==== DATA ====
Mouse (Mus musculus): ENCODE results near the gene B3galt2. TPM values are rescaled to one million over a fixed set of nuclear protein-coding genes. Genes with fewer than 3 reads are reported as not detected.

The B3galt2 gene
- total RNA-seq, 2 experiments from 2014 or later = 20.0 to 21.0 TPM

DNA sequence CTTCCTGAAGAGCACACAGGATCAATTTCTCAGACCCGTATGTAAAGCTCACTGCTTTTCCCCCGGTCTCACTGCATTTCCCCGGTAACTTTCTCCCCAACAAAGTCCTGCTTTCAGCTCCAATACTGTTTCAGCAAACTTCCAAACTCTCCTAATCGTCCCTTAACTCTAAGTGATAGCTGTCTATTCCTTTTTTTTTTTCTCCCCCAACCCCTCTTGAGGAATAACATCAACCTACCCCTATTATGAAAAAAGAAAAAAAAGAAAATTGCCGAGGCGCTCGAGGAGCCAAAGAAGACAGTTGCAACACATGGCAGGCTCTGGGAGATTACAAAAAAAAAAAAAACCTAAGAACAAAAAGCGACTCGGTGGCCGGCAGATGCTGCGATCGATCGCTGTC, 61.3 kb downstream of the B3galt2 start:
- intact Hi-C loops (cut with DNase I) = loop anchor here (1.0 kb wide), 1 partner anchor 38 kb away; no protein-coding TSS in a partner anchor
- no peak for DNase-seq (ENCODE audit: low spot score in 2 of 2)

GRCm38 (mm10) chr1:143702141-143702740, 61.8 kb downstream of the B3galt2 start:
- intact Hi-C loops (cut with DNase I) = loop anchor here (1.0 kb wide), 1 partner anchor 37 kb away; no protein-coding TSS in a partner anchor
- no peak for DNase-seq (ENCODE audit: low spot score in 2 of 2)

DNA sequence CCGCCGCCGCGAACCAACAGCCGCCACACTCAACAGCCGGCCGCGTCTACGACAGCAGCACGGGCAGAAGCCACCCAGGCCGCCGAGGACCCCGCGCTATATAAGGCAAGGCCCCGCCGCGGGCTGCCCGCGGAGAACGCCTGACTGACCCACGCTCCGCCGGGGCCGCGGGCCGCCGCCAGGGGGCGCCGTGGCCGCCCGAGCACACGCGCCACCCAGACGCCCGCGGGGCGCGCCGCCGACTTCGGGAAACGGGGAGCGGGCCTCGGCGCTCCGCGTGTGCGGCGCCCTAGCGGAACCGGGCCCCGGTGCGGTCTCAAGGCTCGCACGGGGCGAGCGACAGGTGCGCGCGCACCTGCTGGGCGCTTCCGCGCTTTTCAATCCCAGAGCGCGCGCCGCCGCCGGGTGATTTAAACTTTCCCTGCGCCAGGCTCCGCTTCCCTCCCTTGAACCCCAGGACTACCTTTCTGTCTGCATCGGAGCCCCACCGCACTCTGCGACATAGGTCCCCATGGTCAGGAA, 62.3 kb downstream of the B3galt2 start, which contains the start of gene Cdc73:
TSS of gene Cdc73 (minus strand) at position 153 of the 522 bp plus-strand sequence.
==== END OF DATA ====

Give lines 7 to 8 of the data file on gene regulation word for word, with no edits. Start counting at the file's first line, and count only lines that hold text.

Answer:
GRCm38 (mm10) chr1:143702141-143702740, 61.8 kb downstream of the B3galt2 start:
- intact Hi-C loops (cut with DNase I) = loop anchor here (1.0 kb wide), 1 partner anchor 37 kb away; no protein-coding TSS in a partner anchor